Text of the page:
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Manufacturing Processes > Casting Processes > Squeeze casting

Squeeze casting


Process description

Combination of casting and forging. Molten metal fills a preheated mold from the bottom and during solidification the top half of the mold applies a high pressure to compress the material into the final desired shape. Also known as liquid metal forging and load pressure casting.


Typically non-ferrous metals, but occasionally ferrous alloys.

Squeeze Casting

Process variations

Pouring can be performed automatically.

Economic considerations

  • Production rates low due to mold filling for minimum turbulence.
  • Long setup times.
  • Lead time moderate to high.
  • Material utilization excellent. Near-net shape achieved.
  • High degree of automation possible.
  • Economically viable for production volumes of 10 000+.
  • Tooling costs high.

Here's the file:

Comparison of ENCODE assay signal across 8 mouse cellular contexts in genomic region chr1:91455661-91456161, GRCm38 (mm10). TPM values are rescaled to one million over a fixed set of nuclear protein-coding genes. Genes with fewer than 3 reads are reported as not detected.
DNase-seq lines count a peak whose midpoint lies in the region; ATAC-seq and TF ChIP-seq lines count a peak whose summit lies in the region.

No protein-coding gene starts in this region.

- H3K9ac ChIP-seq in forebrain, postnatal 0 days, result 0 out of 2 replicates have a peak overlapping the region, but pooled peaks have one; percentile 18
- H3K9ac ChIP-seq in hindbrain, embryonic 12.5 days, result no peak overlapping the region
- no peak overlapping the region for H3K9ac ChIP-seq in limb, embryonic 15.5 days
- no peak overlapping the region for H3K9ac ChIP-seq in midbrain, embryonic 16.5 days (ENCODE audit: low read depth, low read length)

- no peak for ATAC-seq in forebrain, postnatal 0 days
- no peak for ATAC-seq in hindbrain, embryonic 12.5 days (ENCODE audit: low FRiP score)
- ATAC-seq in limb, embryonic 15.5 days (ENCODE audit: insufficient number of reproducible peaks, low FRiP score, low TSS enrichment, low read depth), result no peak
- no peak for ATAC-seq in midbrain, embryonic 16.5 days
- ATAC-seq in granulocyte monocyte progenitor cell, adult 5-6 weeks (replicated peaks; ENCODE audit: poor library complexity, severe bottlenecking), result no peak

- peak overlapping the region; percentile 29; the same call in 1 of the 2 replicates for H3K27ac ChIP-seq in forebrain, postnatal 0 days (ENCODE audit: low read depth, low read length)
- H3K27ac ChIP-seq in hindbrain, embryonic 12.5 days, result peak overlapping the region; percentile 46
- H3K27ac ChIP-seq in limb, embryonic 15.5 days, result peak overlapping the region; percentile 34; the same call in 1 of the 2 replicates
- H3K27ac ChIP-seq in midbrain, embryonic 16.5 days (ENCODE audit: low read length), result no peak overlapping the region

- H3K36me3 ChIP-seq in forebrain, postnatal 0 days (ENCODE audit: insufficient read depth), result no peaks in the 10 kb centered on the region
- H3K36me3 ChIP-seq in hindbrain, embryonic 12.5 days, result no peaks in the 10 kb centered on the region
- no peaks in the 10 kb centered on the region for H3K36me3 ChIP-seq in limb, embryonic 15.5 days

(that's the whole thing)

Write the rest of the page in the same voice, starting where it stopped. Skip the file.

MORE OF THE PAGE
• Equipment costs high.
  • Direct labor costs low to moderate.
  • Finishing costs very low. Used to minimize or eliminate secondary processing.

Typical applications

  • Aerospace components
  • Suspension parts
  • Steering elements
  • Brake components

Design aspects

  • Complex geometries possible.
  • Retractable and disposable cores used to create complex internal features.
  • Large variations in cross section possible.
  • Undercuts, bosses, holes and inserts possible.
  • Placing of parting line important, i.e. avoid placement across critical dimensions.
  • Machining allowances usually in the range 0.6–1.2 mm.
  • Draft angle ranging 0.1–3°, depending on section depth.
  • Maximum section =200 mm.
  • Minimum section =6 mm.
  • Minimum dimension =Ø20 mm.
  • Sizes ranging 25 g–4.5 kg in weight.

Quality issues

  • Low porosity experienced.
  • Low speed mold filling minimizes splashing.
  • Accurate metering of molten metal required to flashing.
  • Excellent mechanical properties can be obtained, similar to forging.
  • Adequate process control important, i.e. metering of molten metal, pressures, solidification times, etc.
  • Graphite releasing agent and ejector pins commonly used to aid removal of finished part.
  • Surface detail good.
  • Surface roughness ranging 1.6–12.5 µm Ra.
  • Achievable dimensional tolerances approximately ±0.15 at 25 mm, ±0.3 at 150 mm. Allowances of ±0.25mm should be added for dimensions across the parting line.